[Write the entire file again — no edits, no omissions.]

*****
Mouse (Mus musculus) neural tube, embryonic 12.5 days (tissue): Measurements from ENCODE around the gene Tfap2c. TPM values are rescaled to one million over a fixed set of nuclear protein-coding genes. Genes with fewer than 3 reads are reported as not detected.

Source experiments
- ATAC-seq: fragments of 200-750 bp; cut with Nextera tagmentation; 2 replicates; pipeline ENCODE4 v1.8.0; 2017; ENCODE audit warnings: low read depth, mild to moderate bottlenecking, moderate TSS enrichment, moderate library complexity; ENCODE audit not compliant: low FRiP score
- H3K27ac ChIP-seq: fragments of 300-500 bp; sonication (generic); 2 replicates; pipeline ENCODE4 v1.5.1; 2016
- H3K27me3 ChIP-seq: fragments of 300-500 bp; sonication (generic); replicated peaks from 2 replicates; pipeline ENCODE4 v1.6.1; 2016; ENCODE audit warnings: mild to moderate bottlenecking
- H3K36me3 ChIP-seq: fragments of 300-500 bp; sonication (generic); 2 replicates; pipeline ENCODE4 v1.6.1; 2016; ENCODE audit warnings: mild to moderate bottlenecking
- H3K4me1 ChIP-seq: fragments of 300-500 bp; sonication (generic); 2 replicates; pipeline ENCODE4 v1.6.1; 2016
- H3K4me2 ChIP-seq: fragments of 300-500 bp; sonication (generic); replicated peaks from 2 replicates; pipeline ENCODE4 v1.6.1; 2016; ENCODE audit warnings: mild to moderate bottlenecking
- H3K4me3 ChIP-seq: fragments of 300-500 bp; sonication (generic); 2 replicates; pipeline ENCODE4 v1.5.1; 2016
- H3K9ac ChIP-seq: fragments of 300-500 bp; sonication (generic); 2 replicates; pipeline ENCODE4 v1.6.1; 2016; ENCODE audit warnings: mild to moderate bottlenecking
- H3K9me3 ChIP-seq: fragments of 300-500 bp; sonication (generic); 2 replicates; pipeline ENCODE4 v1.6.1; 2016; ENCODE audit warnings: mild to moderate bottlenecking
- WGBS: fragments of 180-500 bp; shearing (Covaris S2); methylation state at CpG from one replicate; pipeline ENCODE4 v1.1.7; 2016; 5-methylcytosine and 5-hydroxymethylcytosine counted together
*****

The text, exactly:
Mouse (Mus musculus) neural tube, embryonic 12.5 days (tissue): Measurements from ENCODE around the gene Tfap2c. TPM values are rescaled to one million over a fixed set of nuclear protein-coding genes. Genes with fewer than 3 reads are reported as not detected.

Source experiments
- ATAC-seq: fragments of 200-750 bp; cut with Nextera tagmentation; 2 replicates; pipeline ENCODE4 v1.8.0; 2017; ENCODE audit warnings: low read depth, mild to moderate bottlenecking, moderate TSS enrichment, moderate library complexity; ENCODE audit not compliant: low FRiP score
- H3K27ac ChIP-seq: fragments of 300-500 bp; sonication (generic); 2 replicates; pipeline ENCODE4 v1.5.1; 2016
- H3K27me3 ChIP-seq: fragments of 300-500 bp; sonication (generic); replicated peaks from 2 replicates; pipeline ENCODE4 v1.6.1; 2016; ENCODE audit warnings: mild to moderate bottlenecking
- H3K36me3 ChIP-seq: fragments of 300-500 bp; sonication (generic); 2 replicates; pipeline ENCODE4 v1.6.1; 2016; ENCODE audit warnings: mild to moderate bottlenecking
- H3K4me1 ChIP-seq: fragments of 300-500 bp; sonication (generic); 2 replicates; pipeline ENCODE4 v1.6.1; 2016
- H3K4me2 ChIP-seq: fragments of 300-500 bp; sonication (generic); replicated peaks from 2 replicates; pipeline ENCODE4 v1.6.1; 2016; ENCODE audit warnings: mild to moderate bottlenecking
- H3K4me3 ChIP-seq: fragments of 300-500 bp; sonication (generic); 2 replicates; pipeline ENCODE4 v1.5.1; 2016
- H3K9ac ChIP-seq: fragments of 300-500 bp; sonication (generic); 2 replicates; pipeline ENCODE4 v1.6.1; 2016; ENCODE audit warnings: mild to moderate bottlenecking
- H3K9me3 ChIP-seq: fragments of 300-500 bp; sonication (generic); 2 replicates; pipeline ENCODE4 v1.6.1; 2016; ENCODE audit warnings: mild to moderate bottlenecking
- WGBS: fragments of 180-500 bp; shearing (Covaris S2); methylation state at CpG from one replicate; pipeline ENCODE4 v1.1.7; 2016; 5-methylcytosine and 5-hydroxymethylcytosine counted together